Is the animation perfect? No. Are some of the cartoons ethnocentric and racist? Sure, but it was, after all, 1941. There is little doubt that the Superman cartoon shorts were the most stylish, action-packed, rousing cartoons produced during the war years; even the theme music (composed by Sammy Timberg) resounded with the airs of a classic fight song. It’s fair to say that any two cartoons from this series more succinctly captured the essence and esprit of Superman than the last two live-action efforts managed to do.
So, to sum up: First, Thor, Spider-Man, the Hulk, Iron Man and Nick Fury are in no danger of degradation at Disney’s hands. It could have been worse. In fact, Next Avengers: Heroes of Tomorrow was a far worse idea, and Disney had nothing to do with it. Second: Don’t pay those exorbitant ticket fees to see Man of Steel. You can buy “The Complete Superman Cartoons – Diamond Anniversary Edition” on Amazon.com for seven bucks (last I looked) and see for yourselves, who Superman was truly meant to be.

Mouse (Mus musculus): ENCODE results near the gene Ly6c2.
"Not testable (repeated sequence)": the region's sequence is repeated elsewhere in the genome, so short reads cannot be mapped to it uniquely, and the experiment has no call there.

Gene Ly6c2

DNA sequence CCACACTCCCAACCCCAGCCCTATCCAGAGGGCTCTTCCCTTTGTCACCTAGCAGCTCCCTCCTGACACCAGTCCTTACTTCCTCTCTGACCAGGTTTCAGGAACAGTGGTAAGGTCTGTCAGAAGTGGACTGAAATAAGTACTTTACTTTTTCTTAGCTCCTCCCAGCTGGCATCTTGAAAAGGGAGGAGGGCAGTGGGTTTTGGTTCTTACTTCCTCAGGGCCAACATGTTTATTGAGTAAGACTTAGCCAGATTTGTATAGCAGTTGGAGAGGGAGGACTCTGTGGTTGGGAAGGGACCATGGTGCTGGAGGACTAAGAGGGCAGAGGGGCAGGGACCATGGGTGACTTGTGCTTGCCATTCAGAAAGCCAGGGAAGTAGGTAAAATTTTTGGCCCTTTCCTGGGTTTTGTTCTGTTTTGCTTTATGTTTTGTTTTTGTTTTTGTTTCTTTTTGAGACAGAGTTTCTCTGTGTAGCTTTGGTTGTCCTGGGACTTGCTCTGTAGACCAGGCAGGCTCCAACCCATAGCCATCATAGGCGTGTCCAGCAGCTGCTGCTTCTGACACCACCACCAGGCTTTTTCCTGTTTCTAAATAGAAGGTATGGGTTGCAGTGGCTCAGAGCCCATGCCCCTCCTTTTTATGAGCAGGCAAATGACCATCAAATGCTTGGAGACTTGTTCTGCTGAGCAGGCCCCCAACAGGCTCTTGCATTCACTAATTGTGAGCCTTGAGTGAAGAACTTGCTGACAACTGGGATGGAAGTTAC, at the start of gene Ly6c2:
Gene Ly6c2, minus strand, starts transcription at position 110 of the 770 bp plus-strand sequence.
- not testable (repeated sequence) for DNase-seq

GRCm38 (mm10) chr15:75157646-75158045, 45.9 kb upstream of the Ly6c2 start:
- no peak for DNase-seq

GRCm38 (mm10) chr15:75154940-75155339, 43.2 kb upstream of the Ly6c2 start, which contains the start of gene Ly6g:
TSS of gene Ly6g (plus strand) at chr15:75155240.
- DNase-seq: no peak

Martin "Dr. Toon" Goodman is a longtime student and fan of animation. He lives in Anderson, Indiana.